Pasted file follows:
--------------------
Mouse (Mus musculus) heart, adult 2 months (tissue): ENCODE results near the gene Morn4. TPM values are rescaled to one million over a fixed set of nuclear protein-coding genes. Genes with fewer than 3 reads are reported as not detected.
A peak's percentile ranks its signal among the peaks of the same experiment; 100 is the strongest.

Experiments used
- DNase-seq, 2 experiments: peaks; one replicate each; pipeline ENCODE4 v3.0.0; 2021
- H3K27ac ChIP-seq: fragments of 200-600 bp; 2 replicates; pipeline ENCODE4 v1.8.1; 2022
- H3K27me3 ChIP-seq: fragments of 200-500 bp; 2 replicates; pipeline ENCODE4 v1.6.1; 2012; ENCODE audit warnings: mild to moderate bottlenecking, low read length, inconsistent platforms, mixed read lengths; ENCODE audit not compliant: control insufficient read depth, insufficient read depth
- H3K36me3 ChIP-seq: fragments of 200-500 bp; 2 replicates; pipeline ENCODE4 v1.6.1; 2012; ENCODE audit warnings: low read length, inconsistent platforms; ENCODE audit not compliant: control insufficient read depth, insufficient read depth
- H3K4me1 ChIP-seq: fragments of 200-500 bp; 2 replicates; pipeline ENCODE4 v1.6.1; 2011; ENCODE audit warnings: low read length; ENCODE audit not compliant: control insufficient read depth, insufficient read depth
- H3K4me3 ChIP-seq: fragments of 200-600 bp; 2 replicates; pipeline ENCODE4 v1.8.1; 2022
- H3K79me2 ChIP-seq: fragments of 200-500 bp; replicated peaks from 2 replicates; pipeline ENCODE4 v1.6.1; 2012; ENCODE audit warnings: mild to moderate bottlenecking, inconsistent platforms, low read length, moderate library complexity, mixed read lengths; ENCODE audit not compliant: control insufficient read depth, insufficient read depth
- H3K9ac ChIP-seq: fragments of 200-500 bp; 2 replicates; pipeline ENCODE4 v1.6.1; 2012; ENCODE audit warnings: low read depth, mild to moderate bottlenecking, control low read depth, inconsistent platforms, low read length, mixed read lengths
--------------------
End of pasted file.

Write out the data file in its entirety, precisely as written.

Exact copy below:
Mouse (Mus musculus) heart, adult 2 months (tissue): ENCODE results near the gene Morn4. TPM values are rescaled to one million over a fixed set of nuclear protein-coding genes. Genes with fewer than 3 reads are reported as not detected.
A peak's percentile ranks its signal among the peaks of the same experiment; 100 is the strongest.

Experiments used
- DNase-seq, 2 experiments: peaks; one replicate each; pipeline ENCODE4 v3.0.0; 2021
- H3K27ac ChIP-seq: fragments of 200-600 bp; 2 replicates; pipeline ENCODE4 v1.8.1; 2022
- H3K27me3 ChIP-seq: fragments of 200-500 bp; 2 replicates; pipeline ENCODE4 v1.6.1; 2012; ENCODE audit warnings: mild to moderate bottlenecking, low read length, inconsistent platforms, mixed read lengths; ENCODE audit not compliant: control insufficient read depth, insufficient read depth
- H3K36me3 ChIP-seq: fragments of 200-500 bp; 2 replicates; pipeline ENCODE4 v1.6.1; 2012; ENCODE audit warnings: low read length, inconsistent platforms; ENCODE audit not compliant: control insufficient read depth, insufficient read depth
- H3K4me1 ChIP-seq: fragments of 200-500 bp; 2 replicates; pipeline ENCODE4 v1.6.1; 2011; ENCODE audit warnings: low read length; ENCODE audit not compliant: control insufficient read depth, insufficient read depth
- H3K4me3 ChIP-seq: fragments of 200-600 bp; 2 replicates; pipeline ENCODE4 v1.8.1; 2022
- H3K79me2 ChIP-seq: fragments of 200-500 bp; replicated peaks from 2 replicates; pipeline ENCODE4 v1.6.1; 2012; ENCODE audit warnings: mild to moderate bottlenecking, inconsistent platforms, low read length, moderate library complexity, mixed read lengths; ENCODE audit not compliant: control insufficient read depth, insufficient read depth
- H3K9ac ChIP-seq: fragments of 200-500 bp; 2 replicates; pipeline ENCODE4 v1.6.1; 2012; ENCODE audit warnings: low read depth, mild to moderate bottlenecking, control low read depth, inconsistent platforms, low read length, mixed read lengths